I thought that it would be interesting if Shelly and Bobby never got together, and Bobby moved out to New York or something, while Shelly married another towny scumbag. Bobby would come back and there would be friction between him and Shelly's new garbage boyfriend. Donna and James would be mutually cheating on each other while maintaining an unhappy relationship running Big Ed's business (Big Ed and Norma having absconded from the town, and having gotten a happy ending). Lucy and Andy would have a son (sort of like Bobby) who's a little shit on the outside to rebel from his sweet as pie parents, while he would still be decent at heart. Maybe they could all live in the Ghostwood suburbs.

I'm thinking that Catherine would be secretly running the town from her real-estate empire, while Audrey would have taken over a failing Great Northern from her father, after having left town for a number of years to pursue Agent Cooper (who she finds has turned malicious and cold). After Ben dies, she comes back to town and manages to keep things on an even keel. Audrey would also have had one side of her body badly burnt in the bank vault explosion.

The Renault crime family, although devastated with the loss of all three brothers, would slowly be building back up with Jean's bastard son running amphetamines into America over the border and keeping an eye on One Eyed Jack's. However, Jean is beginning to feel conflicted, and wants to turn to legitimate business, and get out of the crime game altogether.

Harry, witnessing the strange departure of Cooper, and still hurting from the loss of Josie, would have committed suicide, and Hawk and Andy would've taken over the police department.

Leo, the Log Lady, and Annie would all be in a psychiatric hospital being run by an aging Lawrence Jacoby, who has been witnessing strange behavior in all three of them, as they begin to disappear at night, speak of strange visions they're having, and displaying abnormal strength. Although Jacoby wants nothing more than to retire to Hawaii, he feels obligated to figure out the link between his patients' strange new behavior, and the events of 25 years ago. It's here that he meets up with our reporter protagonist, who is dead set on interviewing Leo for his piece.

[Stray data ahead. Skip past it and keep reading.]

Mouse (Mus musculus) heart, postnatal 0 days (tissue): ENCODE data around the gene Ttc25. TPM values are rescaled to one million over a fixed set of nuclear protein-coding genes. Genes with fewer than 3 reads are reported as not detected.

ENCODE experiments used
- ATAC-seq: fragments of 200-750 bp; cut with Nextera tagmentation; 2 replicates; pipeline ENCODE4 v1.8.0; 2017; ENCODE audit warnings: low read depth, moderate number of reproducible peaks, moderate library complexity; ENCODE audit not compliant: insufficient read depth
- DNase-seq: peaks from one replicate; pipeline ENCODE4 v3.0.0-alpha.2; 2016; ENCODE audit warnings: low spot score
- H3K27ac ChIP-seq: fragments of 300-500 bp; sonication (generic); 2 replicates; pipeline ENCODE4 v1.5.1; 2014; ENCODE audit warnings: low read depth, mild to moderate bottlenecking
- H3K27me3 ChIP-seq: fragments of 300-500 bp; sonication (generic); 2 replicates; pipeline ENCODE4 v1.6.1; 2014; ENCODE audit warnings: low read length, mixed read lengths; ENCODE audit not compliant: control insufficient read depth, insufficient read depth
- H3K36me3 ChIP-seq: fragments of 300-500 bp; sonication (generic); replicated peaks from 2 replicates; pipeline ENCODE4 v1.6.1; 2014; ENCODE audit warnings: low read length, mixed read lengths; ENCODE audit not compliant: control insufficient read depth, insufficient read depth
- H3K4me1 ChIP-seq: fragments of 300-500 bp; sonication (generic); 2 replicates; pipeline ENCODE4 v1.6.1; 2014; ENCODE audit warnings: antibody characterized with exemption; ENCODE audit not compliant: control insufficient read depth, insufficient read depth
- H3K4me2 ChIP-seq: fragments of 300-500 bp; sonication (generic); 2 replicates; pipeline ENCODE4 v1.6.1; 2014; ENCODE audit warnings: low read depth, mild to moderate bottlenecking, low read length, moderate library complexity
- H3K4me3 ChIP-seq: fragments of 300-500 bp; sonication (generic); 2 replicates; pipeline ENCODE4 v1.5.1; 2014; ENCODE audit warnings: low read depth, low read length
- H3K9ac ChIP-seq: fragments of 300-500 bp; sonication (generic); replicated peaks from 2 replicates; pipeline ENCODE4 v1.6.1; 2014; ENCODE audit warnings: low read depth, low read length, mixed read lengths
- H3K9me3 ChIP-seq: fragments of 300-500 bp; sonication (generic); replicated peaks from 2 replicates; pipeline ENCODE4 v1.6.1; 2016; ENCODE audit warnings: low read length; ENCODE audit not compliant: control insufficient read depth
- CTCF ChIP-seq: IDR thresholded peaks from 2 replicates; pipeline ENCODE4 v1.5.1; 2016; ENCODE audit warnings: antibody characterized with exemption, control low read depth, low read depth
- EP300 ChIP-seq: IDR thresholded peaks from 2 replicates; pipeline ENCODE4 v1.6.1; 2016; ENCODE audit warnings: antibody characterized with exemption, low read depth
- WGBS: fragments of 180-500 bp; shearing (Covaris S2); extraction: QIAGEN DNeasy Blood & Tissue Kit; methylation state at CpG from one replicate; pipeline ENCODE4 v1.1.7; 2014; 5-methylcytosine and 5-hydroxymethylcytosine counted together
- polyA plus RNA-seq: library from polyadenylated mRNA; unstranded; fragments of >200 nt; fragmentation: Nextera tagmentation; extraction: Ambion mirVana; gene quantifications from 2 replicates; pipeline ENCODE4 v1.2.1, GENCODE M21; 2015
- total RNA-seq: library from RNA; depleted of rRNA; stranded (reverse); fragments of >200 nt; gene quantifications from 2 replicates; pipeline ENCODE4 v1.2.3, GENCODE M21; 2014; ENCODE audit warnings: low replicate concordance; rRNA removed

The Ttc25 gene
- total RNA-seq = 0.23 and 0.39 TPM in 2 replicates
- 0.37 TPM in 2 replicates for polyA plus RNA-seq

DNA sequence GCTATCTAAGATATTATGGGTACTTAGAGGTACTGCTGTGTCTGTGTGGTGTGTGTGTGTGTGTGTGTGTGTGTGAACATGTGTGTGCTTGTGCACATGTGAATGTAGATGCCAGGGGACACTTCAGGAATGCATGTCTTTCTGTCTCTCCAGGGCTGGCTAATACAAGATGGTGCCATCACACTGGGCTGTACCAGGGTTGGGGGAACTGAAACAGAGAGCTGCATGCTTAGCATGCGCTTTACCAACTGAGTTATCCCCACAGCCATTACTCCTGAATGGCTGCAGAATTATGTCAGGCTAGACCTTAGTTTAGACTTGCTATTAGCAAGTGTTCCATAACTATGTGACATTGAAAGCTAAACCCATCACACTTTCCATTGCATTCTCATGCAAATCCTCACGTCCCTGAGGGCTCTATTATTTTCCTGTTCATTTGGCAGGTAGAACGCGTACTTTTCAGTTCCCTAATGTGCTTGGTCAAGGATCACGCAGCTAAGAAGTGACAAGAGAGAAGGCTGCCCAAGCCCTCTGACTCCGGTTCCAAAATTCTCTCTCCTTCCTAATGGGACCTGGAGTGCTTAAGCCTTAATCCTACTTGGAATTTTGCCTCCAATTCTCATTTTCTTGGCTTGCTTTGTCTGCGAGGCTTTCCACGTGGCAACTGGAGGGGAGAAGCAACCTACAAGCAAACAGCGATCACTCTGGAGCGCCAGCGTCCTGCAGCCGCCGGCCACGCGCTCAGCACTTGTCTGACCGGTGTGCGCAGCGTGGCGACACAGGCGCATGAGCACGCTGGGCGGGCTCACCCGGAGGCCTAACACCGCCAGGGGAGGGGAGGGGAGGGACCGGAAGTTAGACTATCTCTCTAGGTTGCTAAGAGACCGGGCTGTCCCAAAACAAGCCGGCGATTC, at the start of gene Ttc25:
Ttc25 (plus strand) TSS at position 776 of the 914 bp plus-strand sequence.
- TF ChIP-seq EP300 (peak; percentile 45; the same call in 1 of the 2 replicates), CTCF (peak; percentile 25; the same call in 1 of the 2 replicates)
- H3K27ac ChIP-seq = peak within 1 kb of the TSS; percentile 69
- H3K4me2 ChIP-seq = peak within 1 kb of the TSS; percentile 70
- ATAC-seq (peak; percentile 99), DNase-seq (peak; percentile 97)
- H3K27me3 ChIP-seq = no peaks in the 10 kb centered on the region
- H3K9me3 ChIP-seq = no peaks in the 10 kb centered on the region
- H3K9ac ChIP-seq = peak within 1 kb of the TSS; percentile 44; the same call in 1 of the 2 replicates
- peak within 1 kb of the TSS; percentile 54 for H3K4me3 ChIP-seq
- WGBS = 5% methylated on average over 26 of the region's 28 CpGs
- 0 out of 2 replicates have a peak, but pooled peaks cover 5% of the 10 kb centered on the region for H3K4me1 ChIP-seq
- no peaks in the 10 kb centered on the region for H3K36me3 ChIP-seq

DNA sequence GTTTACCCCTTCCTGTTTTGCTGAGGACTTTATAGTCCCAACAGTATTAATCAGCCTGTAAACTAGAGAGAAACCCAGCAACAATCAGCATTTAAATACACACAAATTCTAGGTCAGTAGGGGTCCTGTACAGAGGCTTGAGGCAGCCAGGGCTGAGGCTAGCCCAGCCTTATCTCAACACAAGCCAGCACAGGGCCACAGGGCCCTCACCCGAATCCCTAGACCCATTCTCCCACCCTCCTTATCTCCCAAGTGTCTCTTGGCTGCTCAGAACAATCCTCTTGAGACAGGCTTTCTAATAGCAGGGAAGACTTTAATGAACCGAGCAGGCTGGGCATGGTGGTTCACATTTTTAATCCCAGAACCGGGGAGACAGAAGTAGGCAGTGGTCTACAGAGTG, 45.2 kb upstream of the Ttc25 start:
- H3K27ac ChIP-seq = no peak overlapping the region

I just wrote Nadine out entirely, because I hate her character.
posted by codacorolla at 9:47 AM on December 1, 2014 [3 favorites]

Is there a plan to watch and discuss FWWM? It invites analysis in a way the show does not, and resists it in a way the show does not.
posted by infinitewindow at 4:04 PM on December 5, 2014

There was originally a plan to watch FWWM right after the Palmer case wrapped up in "Arbitrary Law", but the movie was and is nowhere to be found on legitimate streaming. I'd still like to post a watch thread for it here (see below the fold on this thread for the approximate time frame), but getting a decent source has been somewhat challenging. Googling turns up a standard-def Veoh stream for the movie (original theatrical cut), but it shares a channel with a bunch of Genesis concert bootlegs, which seems kind of sketchy.

I like the casual, streaming-friendly feel of FanFare, so I don't want to force everyone to get a hold of the DVD to participate. Likewise, I don't want to promote piracy on FanFare by pointing people to torrents or bootleg streaming sites; My personal stance on file-sharing is a bit more permissive, but I have qualms about putting links to those sorts of things on FanFare or MeFi in general.

In any case, I've been checking in with the major services once a week or so to see if anyone out there is adding it or planning to do so, and I'll keep everyone posted here.
posted by Strange Interlude at 7:13 PM on December 6, 2014